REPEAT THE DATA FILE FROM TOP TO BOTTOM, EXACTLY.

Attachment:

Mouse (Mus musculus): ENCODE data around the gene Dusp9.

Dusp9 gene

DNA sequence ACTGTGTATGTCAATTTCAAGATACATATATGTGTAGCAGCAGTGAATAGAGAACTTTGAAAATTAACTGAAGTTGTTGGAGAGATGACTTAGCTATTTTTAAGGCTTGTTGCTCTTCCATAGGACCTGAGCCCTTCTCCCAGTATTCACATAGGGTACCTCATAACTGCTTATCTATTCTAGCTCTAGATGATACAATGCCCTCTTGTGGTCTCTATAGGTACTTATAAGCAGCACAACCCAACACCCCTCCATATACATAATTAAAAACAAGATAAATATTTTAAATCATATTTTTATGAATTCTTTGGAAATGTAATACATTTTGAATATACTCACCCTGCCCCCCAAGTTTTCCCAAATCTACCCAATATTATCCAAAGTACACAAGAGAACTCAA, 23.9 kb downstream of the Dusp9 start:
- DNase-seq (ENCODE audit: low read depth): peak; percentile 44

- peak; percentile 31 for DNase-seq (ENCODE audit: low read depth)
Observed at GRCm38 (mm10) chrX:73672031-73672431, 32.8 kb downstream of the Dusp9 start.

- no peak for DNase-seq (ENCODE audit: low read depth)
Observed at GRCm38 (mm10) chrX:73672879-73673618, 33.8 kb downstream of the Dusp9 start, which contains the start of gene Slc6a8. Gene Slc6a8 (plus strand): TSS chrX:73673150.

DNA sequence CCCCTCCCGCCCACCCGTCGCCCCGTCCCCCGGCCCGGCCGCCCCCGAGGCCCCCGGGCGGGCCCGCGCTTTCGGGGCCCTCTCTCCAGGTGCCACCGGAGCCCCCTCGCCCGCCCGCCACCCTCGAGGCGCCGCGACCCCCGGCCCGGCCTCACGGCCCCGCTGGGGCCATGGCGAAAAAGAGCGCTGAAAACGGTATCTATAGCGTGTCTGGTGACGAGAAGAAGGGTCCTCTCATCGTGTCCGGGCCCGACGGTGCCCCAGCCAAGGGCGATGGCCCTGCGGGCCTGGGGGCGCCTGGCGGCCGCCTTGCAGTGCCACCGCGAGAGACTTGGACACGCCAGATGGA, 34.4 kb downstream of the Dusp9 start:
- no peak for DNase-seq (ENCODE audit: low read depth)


Mouse (Mus musculus): ENCODE data around the gene Dusp9.

Dusp9 gene

DNA sequence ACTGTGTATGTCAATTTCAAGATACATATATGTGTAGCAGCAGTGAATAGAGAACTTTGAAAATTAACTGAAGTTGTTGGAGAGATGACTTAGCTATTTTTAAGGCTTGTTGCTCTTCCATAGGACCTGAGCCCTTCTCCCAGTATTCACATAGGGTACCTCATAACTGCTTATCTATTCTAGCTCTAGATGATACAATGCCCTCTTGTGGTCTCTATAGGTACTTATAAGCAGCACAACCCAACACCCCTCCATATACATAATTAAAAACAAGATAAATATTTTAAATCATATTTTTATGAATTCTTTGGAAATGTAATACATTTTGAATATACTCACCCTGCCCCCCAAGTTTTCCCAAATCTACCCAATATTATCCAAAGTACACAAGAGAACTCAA, 23.9 kb downstream of the Dusp9 start:
- DNase-seq (ENCODE audit: low read depth): peak; percentile 44

- peak; percentile 31 for DNase-seq (ENCODE audit: low read depth)
Observed at GRCm38 (mm10) chrX:73672031-73672431, 32.8 kb downstream of the Dusp9 start.

- no peak for DNase-seq (ENCODE audit: low read depth)
Observed at GRCm38 (mm10) chrX:73672879-73673618, 33.8 kb downstream of the Dusp9 start, which contains the start of gene Slc6a8. Gene Slc6a8 (plus strand): TSS chrX:73673150.

DNA sequence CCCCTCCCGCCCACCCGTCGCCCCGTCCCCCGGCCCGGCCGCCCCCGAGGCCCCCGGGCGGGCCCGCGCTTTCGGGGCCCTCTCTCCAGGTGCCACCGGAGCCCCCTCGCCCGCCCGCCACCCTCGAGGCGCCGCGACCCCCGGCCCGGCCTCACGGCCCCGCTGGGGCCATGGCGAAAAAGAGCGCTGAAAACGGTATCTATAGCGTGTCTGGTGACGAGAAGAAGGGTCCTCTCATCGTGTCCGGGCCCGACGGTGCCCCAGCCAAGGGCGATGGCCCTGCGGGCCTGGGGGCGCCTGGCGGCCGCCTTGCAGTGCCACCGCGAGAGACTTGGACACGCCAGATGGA, 34.4 kb downstream of the Dusp9 start:
- no peak for DNase-seq (ENCODE audit: low read depth)